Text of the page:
7. Use some common sense. The other day, I saw HBO’s Real Sports with Bryant Gumble that featured a guy who did ligament replacements for athletes. A few years ago, he had a steady stream of 12-year-old boys who needed “Tommy John surgery” to repair blown out elbows. Why? They were throwing curveballs at 11 years old. Now, when I was in Little League (in 1983 or so), we knew that you shouldn’t throw a curveball until you were 14 or 15. But, every now and then, parents and coaches start pushing younger kids to throw one. As a parent and/or coach, you have to be the grown up here. You know what’s right and what’s wrong. Act like it.
    8. Show up for practices. Plain and simple. That’s where they learn and grow as athletes and individuals. And if you can’t make them because of another sports league’s practices, piano lessons, pottery class or interpretive dance, then perhaps you’ve overscheduled the kid.
    9. Work with your kid between practices and games (or seasons). In my old basketball league, you’d get the same kids back on your team if they hadn’t moved into the next age group. Often, the kids would tell me that they hadn’t really picked up a basketball in the intervening nine months. If you go through the effort to sign them up for a sport, spend some time working with them on the game. Make sure they work on their skills. Michael Jordan once dribbled a basketball around Wilmington, NC for an entire summer. THAT is how you improve.
    10. Swallow your own parental medicine: if your child’s friend’s mom drove her minivan off the cliff, does that mean you have to? Too often, joining youth sports is about keeping up with the other folks in your life. You should know if your kid is truly interested in archery – or if they just want to do it because Tommy from school is doing it. If it’s the latter, rethink the investment (time, money, effort).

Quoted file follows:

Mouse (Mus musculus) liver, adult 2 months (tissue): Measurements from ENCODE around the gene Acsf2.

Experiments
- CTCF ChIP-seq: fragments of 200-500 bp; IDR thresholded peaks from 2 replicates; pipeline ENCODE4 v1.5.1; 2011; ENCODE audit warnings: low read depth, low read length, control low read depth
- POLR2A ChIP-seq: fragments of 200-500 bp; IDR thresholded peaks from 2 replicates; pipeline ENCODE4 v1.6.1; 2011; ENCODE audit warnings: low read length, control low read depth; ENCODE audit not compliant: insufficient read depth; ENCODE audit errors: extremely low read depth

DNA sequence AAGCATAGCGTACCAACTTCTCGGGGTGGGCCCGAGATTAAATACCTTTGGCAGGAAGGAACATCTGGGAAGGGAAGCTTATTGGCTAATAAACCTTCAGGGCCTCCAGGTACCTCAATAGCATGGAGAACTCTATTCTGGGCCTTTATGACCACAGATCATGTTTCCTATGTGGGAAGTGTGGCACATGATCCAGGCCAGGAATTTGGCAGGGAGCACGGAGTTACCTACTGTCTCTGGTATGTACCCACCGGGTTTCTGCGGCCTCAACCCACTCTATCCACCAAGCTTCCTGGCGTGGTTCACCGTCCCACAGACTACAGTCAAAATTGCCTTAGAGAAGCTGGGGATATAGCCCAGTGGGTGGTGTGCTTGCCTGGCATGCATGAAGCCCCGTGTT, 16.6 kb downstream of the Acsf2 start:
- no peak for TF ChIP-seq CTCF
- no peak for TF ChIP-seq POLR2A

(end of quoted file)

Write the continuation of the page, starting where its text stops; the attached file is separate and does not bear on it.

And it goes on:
You know, as a kid, I always thought it was weird that my mom and dad sat in the outfield in lawn chairs during my Little League games. I never thought about it much until my mom told me why a few weeks ago. She said they hated to be around “Little League parents” who were living vicariously through their kids. They would sit in the stands and holler, yell and argue. My parents would sit a couple of hundred feet away and just watch the game.

    And all of a sudden, I could remember those games, when it felt like more pressure than a 10-year-old should have. Walking to the plate with that heavy wooden bat, just knowing that a strikeout would elicit boos or sarcastic comments. I was 10 for god’s sake, and I wasn’t very good. But I loved the game. And I gave it up soon because I didn’t like the environment.

    So, during the next season, when it comes time to blame the coaches, the officials, the league administration or the ghost of Pop Warner, let’s just all take a breath. The kids just want to play. They want to have fun. If they learn some stuff, great. They have PLENTY of time to be serious and goal-oriented in their life. Let’s not push them there too soon.

Categories: Sports
  1. June 25, 2007 at 11:25 am

    Thanks for this piece. I coached my son in baseball from tee-ball to his first year in the minors. This past season I eased back to “volunteer parent” alternately keeping pitch counts (under Little League’s new program) or umpiring. The transition was a fun one and allowing my son to perform for and be instructed by other, somewhat more experienced baseball men was botha revelation and a relief (as long as they don’t ask me to umpire anymore!). I did a lot of reading about being a good “little league parent” to help me understand my role “in the stands” compared to “in the dugout,” including your piece. I wrote about my experience here:


    Please visit if you get a chance and thanks for your blog.